Eulogy given at the funeral service of Uncle Lester Bostock
By Damian Griffis
On behalf of myself and all of us at the First Peoples Disability Network we offer our deepest condolences to Aunty Phemie, to George, to Cheryl and Tracey, to Marley and Health, to Craig and Scott, Blake and to the whole Bostock clan. I also want to offer my deepest condolences to Aunty Maureen in particular, your devotion to this great man has been an extraordinary thing to witness. Your story together is the greatest love story.
It is a great privilege to be given this opportunity to reflect on the life of this great man. This great man is my hero. This great man is the noblest of men. I often felt in awe of this great man, his patience, his quiet determination, his profound sense of purpose.
I have been honoured and humbled to know this great man for the best part of the last 20 years of his life. I have had the great privilege of travelling widely with him, to places as far afield as New York, South Korea and Samoa. But it’s our road trips through his country, Bundjalung country that stay with me the most, when he showed me around country from Coraki to Baryulgil to Grafton to the Tweed. I felt like I was in the presence of an extraordinary elder and felt humbled that he would take me on that journey with him.
But before I add my own reflections on this great man’s life the Leader of the Opposition Bill Shorten has asked me to say a few words on his behalf.
Today we mourn a man who changed his country for the better.
Uncle found a unique way to tell the Australian story and he owns a special place in it.
For his exceptional contribution to Aboriginal film-making, media and the disability movement, Uncle was honoured and recognised throughout his life, particularly as NAIDOC Elder of the Year in 2010 and when he received an honorary doctorate from the Australian Film Television and Radio School last year.
Uncle’s decades of advocacy for Aboriginal people with disability faced his fellow Australians up to their responsibilities and his influence and inspiration will live on in the next generation of leaders he inspired.
Chloe and I offer Lester’s friends, family and all those whose lives he touched, our heartfelt condolences. May he rest in peace.
As Bill Shorten says, this man’s passing is a sad moment in time. This is a man who has been involved in some of the pivotal moments in recent Australian history.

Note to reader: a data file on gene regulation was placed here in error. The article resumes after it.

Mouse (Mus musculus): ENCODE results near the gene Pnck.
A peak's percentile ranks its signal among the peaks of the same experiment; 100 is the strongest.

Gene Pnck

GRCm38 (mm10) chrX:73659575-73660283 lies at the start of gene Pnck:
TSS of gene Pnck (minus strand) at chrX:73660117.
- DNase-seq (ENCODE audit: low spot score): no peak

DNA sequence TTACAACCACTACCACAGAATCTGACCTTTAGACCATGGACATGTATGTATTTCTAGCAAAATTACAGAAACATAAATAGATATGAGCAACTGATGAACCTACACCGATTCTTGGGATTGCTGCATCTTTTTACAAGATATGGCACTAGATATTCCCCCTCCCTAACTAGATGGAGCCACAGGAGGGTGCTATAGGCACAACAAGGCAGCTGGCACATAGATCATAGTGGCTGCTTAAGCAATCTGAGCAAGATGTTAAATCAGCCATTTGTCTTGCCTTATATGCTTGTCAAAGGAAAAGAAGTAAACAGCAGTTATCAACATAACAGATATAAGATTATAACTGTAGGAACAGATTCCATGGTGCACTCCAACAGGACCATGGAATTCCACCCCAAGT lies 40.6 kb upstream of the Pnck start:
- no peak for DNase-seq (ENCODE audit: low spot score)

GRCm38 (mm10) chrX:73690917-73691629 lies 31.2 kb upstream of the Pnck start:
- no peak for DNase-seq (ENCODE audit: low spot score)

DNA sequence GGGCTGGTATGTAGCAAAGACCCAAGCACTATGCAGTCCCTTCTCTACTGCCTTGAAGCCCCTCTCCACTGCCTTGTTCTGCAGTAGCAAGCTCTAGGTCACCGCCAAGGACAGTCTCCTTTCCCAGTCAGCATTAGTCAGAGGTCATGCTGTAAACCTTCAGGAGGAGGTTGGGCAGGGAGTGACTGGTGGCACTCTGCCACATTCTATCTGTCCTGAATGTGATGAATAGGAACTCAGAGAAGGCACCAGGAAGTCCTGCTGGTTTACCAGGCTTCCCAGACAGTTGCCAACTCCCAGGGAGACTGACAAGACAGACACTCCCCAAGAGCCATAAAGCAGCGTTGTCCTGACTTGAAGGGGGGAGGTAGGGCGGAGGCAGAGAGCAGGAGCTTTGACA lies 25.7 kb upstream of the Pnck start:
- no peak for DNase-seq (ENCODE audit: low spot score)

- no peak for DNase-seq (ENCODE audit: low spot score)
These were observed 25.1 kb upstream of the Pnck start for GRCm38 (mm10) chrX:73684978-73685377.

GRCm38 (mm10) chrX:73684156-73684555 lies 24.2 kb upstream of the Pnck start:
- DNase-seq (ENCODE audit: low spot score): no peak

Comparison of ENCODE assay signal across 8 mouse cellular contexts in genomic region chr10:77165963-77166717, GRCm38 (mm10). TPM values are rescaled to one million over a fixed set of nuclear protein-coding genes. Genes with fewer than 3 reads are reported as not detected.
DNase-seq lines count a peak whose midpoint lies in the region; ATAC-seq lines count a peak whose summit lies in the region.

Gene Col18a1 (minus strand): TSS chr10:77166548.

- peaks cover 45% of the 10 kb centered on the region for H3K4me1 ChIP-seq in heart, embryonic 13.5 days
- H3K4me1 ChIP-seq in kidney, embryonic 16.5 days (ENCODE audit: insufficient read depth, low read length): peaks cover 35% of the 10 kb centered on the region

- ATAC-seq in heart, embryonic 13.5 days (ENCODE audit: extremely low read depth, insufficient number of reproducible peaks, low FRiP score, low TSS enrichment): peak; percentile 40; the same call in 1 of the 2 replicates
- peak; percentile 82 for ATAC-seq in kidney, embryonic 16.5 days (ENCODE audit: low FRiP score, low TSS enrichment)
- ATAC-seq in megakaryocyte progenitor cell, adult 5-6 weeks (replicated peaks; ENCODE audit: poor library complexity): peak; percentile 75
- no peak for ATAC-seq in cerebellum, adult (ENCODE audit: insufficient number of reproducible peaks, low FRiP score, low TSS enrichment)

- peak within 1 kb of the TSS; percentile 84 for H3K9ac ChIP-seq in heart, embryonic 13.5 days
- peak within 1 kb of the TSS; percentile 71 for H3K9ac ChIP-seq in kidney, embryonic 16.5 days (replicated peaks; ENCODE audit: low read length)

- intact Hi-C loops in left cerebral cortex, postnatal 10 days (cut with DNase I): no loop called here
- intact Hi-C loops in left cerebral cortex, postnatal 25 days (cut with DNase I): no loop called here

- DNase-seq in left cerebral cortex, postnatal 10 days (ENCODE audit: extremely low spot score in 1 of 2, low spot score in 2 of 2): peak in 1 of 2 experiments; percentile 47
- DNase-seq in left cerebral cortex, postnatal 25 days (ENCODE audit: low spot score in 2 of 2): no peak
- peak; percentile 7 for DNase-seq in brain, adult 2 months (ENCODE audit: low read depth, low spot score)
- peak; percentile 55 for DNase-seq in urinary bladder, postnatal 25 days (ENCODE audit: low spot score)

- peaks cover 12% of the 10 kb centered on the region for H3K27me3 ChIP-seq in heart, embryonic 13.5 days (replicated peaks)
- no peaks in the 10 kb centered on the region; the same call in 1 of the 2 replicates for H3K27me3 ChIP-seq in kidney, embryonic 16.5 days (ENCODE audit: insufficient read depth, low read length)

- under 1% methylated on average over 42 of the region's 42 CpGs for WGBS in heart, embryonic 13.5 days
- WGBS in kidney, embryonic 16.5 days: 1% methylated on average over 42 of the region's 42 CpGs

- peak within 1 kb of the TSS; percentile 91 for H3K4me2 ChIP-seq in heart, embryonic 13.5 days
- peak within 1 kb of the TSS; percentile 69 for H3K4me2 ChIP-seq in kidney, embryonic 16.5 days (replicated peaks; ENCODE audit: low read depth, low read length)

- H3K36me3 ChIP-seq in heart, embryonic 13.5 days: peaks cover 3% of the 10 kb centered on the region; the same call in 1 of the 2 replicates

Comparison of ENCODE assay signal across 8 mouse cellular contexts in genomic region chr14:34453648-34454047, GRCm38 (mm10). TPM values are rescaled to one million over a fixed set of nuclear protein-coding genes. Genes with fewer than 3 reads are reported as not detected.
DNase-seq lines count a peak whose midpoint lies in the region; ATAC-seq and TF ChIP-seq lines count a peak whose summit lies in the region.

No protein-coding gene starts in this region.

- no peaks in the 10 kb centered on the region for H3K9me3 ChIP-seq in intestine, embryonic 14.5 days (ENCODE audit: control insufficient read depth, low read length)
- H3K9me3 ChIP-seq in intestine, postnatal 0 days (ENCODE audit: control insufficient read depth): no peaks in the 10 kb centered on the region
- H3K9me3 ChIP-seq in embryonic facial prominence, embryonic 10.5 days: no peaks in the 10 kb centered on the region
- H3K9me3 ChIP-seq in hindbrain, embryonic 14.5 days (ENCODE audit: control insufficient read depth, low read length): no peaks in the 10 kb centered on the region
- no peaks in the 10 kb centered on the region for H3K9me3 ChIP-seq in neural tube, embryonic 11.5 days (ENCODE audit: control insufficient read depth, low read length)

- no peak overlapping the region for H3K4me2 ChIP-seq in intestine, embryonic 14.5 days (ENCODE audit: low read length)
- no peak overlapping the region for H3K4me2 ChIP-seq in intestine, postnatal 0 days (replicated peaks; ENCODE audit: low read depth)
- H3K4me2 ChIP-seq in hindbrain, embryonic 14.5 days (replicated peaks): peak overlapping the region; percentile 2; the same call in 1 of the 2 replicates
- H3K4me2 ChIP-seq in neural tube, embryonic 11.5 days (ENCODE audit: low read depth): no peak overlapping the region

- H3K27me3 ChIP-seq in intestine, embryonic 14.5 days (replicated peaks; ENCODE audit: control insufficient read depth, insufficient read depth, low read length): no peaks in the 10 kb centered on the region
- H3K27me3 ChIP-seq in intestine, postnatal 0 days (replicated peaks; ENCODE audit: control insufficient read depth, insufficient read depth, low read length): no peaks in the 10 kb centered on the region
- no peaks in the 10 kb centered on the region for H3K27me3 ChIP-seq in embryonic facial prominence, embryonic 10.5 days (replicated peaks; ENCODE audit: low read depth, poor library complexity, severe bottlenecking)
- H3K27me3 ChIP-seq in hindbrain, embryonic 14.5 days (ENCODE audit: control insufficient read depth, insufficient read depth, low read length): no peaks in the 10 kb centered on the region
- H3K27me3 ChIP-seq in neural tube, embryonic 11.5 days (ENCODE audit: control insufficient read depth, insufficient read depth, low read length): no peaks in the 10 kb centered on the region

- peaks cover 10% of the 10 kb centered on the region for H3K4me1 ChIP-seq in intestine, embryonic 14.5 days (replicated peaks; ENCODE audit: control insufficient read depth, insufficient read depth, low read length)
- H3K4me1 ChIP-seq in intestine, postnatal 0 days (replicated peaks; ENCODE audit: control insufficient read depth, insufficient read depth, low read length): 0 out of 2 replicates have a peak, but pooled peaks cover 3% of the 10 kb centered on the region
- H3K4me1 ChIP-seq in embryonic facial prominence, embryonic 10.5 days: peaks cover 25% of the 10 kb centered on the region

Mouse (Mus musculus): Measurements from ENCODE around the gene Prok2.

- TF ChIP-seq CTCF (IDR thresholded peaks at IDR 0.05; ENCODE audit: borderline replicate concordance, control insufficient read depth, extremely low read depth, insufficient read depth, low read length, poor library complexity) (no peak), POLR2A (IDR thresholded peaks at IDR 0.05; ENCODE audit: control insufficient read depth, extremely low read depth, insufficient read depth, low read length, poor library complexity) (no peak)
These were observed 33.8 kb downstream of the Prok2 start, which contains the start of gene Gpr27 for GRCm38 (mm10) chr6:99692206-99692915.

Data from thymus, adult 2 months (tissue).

This great man is a nation builder, this great man is a healing man. This great man is a reconciliation man. This man is a story teller. This is the humblest of men.
They should build monuments to men like this great man. This man lived his life knowing his place in it. He knew he was part of a long line of elders and leaders and he knew his role was to educate and mentor future leaders. He has done that and more.
This man’s song lines will sing and sing and sing.
I never saw him angry yet he had much to be angry about. I can remember him telling me stories of the outrageous discrimination he experienced particularly back in the 60s. When he told me those stories it made me angry, how could any other man seek to discriminate against this great man. This most humble and generous of men. But he never sat in anger, he had moved through his anger to a place of deep harmony. He was at peace with himself and the world around him. In my time with him and throughout our travels I never heard him once get angry or frustrated about his disability. He lived with grace, despite the physical pain that his disability often caused him, I never heard him ever speak with regret about his disability.
He has achieved so many things and touched so many lives he leaves an extraordinary legacy. Many people gathered here today have benefitted from his legacy. He had a deep affection for young people, he was a mentor to many. I know that this great man helped to shape me. He was a grandfather to me. He will forever be a quite whisper at my shoulder.
How is it possible that one man can achieve so much in one life? Over this past week I’ve been trying to answer this question. I think its because of courage. This great man had almost impossible courage. He was profoundly disabled for 60 years of his life, yet he stood amongst the tallest of men. He was subjected to racism throughout his life in particular during his formative years, yet he was the first to build a bridge to the other side. He has many friends from the non-Indigenous community. This is a man that deserves the deepest of respect and the greatest of accolades. Yet he would most likely shun that in favour of knowing that there are others rising in his place. This is surely the mark of a great man.
The passing of this great man marks the end of an era in many ways, there are fewer and fewer of the pioneering leaders still with us today. This man has been there for those nation shaping moments. He was a leading campaigner during the 67 Referendum. He was advocating for the rights of Aboriginal people with disabilities as far back as 1991. And of course as we know and as we have already heard he was a pioneer of Aboriginal media. For his extraordinary contribution to public life he was awarded an Order of Australia Medal.
This great man has lived a full life. This man’s legacy demands of all of us that we seek to build a better local community, a better Australia. He saw progress in his life there is no doubt, but I know he was restless to see more.
So here lies a great Marrickville man, here lies a truly great Australian. Here lies a proud and strong and noble and wise Bundjalung warrior.
Rest in Peace